Oral History of Laborers

Morteza Noorayi (PhD)
Translated by Natali Haghverdian


In the 60s, when oral history was stepping up, women, workers, and those deprived of education became central to the reconstruction of the silent past and the lost worlds. For nearly three decades, and then up to date, in different orders of priority in oral history, these social strata have played a major role in the work of oral historians of the industrial community.

Industrial, agricultural and service workers in all its forms have been the silent backbone of the economy and production of the society. Undoubtedly, their appearance in the society has advantages and it serves equal justice. Planning for any kind for the economy inevitably returns to the logical, healthy, and correct organization of this stratum. Therefore, the retrieval and recount of their up-and-coming past in workshops, factories, farms and markets has an important contribution to optimizing the work and production process. This group has never been given the opportunity to write about themselves and never has been motivated or empowered to do so. The presence of historians alongside this group as the speaking voice of the past can at all times promote and progress the mission of historians and their interest in social history.

In the more or less wider spectrum of oral history in the country, there is little valid and documented work has been done covering this social group. Negligence does not mean that this group does not exist. This group has no access to financial resources for research. Then, it is the duty of institutions and organizations involved in the field. However, in the production of the oral historians there is no sign of concern concerning this group; what shall be done? Such efforts usually leave the scholars and researchers involved unnoticed and they’re never officially appreciated and there are no allocated funds to cover their expenses; what shall be done?

The benefit of this, of course, in all three levels of short, medium and long-term investment for industry owners, employers, planners, legislators, etc. is significant. There might be documented planning outside social research circles for such efforts however the visibility of labor and laborers in the urban and rural life in Iran are not compatible and shall not be replicated for foreign models. Labor and laborer is a national plan and requires collective will particularly in oral history arena; this is an affair for ministries, even municipalities shall contribute is these efforts. Planned efforts shall be organized by scientific poles to emphasize the importance of this concept. It is also recommended for the Oral History Association to have annual meetings on the subject.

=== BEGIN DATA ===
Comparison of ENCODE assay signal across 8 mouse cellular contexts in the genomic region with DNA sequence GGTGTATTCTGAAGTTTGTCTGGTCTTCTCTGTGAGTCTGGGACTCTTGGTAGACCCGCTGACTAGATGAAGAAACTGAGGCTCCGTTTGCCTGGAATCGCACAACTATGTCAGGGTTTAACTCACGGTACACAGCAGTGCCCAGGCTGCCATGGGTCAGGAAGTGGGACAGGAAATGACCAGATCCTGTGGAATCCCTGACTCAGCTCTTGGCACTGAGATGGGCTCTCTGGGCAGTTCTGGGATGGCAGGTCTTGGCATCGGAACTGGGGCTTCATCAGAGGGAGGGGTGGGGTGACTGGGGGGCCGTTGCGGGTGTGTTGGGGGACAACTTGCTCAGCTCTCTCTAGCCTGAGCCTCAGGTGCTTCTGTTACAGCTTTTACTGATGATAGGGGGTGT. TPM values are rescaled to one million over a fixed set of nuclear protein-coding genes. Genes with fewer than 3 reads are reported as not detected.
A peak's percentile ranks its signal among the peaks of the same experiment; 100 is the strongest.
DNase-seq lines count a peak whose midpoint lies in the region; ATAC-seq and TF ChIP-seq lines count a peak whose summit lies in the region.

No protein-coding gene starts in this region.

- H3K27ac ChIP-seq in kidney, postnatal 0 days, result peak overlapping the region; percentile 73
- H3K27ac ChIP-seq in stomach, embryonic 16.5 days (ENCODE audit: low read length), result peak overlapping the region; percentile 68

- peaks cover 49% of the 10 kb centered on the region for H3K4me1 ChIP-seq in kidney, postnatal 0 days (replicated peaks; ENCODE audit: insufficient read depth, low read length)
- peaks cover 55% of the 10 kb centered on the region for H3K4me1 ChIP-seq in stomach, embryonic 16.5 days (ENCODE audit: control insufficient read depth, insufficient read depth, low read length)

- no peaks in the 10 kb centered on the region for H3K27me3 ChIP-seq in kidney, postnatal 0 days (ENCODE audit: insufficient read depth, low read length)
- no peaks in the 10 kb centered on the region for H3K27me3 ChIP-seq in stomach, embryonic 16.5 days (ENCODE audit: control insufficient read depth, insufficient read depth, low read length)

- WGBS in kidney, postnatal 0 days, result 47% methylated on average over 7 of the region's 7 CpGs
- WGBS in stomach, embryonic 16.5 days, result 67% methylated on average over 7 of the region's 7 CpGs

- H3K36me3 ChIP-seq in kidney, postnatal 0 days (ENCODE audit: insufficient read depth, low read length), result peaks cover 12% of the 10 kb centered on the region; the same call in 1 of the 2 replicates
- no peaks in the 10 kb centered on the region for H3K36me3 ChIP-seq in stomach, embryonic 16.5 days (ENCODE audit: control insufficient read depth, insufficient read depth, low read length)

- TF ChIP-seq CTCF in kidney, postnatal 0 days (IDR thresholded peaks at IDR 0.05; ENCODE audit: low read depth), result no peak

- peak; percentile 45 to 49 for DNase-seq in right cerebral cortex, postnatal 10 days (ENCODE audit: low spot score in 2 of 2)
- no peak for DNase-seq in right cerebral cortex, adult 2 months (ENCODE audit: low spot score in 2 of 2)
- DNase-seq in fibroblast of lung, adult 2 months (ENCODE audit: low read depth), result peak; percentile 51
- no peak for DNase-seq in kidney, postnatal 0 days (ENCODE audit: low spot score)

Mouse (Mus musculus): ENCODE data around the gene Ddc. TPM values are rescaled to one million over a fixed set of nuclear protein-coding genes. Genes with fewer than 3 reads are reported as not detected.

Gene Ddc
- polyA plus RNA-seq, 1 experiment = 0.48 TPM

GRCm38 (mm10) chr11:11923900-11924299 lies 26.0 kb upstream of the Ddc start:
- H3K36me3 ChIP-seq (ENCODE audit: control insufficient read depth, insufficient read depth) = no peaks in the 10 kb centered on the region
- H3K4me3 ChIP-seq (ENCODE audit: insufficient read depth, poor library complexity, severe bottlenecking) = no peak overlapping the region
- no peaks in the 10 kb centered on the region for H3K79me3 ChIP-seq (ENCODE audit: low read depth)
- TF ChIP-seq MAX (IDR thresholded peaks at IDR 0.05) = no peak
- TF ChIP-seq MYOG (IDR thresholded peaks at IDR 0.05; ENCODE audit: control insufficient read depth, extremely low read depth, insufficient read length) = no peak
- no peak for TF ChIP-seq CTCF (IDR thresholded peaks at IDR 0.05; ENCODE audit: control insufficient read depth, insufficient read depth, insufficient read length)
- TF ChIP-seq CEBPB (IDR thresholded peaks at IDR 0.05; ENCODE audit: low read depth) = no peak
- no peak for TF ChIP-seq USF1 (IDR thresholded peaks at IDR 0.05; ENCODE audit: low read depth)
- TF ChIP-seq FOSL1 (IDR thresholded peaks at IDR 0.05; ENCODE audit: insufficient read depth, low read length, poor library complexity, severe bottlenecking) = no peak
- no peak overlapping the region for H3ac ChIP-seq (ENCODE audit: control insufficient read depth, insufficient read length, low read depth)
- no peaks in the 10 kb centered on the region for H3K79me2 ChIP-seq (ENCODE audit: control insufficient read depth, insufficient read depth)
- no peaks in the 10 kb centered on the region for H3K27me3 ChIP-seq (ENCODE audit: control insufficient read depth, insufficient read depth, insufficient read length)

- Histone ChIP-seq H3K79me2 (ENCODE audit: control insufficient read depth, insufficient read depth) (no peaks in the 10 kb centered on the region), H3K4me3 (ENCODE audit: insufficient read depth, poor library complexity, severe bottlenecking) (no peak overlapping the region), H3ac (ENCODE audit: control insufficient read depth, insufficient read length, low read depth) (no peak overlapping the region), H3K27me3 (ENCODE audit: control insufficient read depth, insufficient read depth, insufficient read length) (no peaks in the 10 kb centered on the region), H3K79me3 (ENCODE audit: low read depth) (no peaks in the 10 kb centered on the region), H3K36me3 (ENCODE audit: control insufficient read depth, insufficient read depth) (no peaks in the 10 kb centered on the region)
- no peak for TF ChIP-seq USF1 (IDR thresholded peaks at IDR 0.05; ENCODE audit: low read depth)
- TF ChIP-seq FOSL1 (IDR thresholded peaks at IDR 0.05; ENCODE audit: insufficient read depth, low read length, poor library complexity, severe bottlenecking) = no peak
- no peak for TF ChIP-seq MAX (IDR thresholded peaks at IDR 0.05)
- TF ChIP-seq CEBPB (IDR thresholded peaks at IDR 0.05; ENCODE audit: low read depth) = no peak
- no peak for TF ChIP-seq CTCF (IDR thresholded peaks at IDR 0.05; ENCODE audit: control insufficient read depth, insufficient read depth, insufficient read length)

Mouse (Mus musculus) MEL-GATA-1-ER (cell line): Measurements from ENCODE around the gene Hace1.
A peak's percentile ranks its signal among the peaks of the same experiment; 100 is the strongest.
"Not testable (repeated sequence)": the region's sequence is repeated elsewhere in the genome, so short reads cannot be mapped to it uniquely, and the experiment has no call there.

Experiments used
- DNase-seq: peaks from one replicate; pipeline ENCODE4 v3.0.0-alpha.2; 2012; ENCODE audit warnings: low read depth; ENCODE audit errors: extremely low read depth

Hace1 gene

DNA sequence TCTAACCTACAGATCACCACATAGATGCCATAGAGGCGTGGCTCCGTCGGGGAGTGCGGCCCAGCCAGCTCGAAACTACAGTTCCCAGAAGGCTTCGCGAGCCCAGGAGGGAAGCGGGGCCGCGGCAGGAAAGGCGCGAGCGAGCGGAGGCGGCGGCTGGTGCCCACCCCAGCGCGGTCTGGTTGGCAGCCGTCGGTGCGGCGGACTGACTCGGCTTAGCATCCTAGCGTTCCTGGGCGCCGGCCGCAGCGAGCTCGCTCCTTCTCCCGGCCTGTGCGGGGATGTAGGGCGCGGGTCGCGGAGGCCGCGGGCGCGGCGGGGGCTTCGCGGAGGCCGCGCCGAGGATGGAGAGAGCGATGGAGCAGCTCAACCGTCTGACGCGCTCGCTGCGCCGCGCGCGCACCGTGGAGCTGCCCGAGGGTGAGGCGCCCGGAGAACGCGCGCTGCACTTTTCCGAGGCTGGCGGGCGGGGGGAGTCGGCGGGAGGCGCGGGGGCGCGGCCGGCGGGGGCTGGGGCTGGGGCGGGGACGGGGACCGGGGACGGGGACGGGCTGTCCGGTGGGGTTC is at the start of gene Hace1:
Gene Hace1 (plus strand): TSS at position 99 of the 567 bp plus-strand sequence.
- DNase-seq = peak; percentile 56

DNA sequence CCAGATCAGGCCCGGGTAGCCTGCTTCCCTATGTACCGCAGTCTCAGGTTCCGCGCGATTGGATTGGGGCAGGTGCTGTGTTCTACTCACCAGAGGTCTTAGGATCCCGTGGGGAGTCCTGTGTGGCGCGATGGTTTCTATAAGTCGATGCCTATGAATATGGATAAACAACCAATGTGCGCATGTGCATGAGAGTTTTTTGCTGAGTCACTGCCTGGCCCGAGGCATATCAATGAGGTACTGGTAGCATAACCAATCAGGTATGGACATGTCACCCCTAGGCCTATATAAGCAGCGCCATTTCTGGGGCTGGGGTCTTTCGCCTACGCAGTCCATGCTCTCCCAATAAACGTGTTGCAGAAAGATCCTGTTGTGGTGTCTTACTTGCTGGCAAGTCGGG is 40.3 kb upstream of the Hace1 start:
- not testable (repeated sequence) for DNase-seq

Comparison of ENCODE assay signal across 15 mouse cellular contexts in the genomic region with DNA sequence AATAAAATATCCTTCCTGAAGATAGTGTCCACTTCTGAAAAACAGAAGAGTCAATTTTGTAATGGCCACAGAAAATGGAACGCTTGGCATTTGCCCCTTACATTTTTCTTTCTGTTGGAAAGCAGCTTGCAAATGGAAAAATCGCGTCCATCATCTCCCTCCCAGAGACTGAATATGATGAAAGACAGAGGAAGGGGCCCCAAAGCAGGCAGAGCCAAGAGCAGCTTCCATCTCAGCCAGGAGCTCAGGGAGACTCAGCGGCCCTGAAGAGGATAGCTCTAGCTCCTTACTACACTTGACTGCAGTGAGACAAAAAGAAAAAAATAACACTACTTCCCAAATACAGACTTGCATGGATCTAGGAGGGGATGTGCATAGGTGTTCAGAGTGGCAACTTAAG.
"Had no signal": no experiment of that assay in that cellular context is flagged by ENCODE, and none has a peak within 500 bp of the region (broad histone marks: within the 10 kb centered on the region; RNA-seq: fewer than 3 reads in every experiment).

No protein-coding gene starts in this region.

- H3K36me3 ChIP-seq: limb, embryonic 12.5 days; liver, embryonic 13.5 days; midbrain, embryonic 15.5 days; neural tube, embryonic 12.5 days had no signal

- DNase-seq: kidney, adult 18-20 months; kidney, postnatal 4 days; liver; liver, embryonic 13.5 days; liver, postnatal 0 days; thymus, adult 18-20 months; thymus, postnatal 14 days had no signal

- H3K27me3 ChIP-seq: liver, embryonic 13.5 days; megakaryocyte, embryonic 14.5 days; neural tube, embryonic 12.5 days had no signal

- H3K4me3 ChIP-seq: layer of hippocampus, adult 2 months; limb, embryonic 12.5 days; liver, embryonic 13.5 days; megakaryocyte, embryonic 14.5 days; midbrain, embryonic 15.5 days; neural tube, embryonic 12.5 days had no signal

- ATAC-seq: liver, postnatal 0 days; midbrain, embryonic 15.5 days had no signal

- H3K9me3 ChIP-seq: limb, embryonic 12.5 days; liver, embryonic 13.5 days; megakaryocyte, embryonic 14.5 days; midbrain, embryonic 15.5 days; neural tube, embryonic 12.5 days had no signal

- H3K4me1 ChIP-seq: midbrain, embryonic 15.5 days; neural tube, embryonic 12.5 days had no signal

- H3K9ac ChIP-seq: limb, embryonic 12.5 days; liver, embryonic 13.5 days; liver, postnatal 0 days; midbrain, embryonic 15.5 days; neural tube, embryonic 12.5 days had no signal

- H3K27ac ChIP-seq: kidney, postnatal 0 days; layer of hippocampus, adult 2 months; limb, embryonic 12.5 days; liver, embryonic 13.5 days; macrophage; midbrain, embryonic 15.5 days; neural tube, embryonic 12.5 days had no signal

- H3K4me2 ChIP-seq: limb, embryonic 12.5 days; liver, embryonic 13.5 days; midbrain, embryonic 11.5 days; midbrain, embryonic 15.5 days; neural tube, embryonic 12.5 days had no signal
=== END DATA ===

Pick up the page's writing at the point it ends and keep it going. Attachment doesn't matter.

The vast majority of the oral history enthusiasts shall be aware that the oral history of the workers and laborers has been the product of passion which includes diverse and intriguing concepts. Nevertheless, the approach adopted in these interviews follows a different pattern. The interview approach with this group of the society is fundamentally different from the usual approaches. Monotonous daily life and tight livelihood leaves no happy season in their mind. Hence, times are similar and history is a daily account to escape the current situation. So, the priority is with group interviews; in light of this, in group interviews the workers and laborers correct one another and give clarity and meaning to the times and incidents. It seems that in such interviews the interviewers have to be in groups of two or three to cover all bases and keep the pace up. Obviously, the interviewers should be well versed in the expressions of labor and laborers. Open questions and subject based projects are recommended.[1]


[1] Notes of Morteza Noorayi(PhD), Isfahan University history professor and head of Iranian local history association written on 25 March 2018 in the University of Sofia, Bulgaria and submitted to the Oral History Association.

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